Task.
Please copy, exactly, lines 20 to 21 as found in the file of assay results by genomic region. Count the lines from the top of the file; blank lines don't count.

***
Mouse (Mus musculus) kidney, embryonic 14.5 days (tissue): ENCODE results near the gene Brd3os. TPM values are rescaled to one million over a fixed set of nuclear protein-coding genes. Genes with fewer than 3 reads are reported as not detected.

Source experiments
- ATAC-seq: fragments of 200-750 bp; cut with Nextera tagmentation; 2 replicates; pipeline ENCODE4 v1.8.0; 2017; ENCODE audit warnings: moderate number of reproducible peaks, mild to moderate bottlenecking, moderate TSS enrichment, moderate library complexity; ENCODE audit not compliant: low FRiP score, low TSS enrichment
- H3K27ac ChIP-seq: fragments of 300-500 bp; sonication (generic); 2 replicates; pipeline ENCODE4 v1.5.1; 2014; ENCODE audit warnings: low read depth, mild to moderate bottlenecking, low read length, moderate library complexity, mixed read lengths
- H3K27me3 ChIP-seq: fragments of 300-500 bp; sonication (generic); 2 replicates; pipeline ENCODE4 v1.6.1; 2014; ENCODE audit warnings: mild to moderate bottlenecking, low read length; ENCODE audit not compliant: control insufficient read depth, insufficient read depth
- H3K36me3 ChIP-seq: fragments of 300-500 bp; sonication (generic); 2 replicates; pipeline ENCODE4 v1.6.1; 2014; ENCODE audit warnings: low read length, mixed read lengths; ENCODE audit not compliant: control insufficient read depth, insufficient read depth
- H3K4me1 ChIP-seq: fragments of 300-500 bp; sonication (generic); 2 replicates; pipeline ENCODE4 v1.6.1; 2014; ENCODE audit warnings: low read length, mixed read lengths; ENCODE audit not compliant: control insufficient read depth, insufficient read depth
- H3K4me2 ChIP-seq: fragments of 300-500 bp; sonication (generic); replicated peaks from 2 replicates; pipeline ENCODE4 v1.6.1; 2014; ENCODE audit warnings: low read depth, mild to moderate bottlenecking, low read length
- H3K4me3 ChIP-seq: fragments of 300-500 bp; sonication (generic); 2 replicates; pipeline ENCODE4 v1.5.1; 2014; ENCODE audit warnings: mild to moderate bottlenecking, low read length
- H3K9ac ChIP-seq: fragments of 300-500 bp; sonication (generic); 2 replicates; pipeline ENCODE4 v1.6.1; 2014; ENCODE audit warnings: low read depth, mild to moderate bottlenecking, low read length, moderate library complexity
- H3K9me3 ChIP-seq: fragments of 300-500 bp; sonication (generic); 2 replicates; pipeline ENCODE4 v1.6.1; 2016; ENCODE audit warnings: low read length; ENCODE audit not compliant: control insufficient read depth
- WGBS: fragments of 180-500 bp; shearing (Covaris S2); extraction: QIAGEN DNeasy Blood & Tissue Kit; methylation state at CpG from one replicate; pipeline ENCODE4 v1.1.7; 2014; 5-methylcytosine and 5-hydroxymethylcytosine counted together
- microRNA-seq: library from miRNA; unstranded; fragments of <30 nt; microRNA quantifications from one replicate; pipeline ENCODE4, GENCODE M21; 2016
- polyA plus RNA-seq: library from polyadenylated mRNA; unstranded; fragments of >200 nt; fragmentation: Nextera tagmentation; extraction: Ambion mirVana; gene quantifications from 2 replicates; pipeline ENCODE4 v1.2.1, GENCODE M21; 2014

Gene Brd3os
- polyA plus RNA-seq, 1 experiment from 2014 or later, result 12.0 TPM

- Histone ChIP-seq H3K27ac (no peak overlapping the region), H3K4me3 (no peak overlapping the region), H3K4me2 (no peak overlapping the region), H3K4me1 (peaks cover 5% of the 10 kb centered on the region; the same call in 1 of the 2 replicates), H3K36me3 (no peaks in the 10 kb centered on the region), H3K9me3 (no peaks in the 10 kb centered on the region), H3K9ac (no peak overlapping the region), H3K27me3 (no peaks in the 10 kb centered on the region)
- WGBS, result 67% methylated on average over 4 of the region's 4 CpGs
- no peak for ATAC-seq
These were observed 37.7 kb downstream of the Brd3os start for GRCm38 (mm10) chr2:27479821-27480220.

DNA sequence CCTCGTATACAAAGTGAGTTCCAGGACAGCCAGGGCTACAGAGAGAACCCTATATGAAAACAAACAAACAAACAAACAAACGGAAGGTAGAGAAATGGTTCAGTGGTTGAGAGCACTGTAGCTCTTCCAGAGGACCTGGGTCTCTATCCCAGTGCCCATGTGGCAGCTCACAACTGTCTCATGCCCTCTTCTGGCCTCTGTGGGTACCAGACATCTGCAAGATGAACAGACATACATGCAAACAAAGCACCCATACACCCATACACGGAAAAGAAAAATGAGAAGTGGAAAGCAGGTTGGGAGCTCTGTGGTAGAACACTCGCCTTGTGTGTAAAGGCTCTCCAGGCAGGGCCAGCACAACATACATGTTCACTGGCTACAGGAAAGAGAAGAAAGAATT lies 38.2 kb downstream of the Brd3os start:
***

These were observed 37.7 kb downstream of the Brd3os start for GRCm38 (mm10) chr2:27479821-27480220.

DNA sequence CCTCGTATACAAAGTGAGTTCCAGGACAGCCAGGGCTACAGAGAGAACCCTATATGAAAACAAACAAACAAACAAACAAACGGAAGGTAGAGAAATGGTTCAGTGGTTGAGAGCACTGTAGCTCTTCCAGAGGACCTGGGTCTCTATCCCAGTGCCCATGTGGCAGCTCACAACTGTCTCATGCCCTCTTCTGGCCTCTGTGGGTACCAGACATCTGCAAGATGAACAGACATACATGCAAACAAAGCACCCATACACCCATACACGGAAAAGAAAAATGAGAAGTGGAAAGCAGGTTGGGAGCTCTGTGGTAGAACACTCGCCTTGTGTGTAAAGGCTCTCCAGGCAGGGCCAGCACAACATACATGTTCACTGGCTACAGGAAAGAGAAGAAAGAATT lies 38.2 kb downstream of the Brd3os start: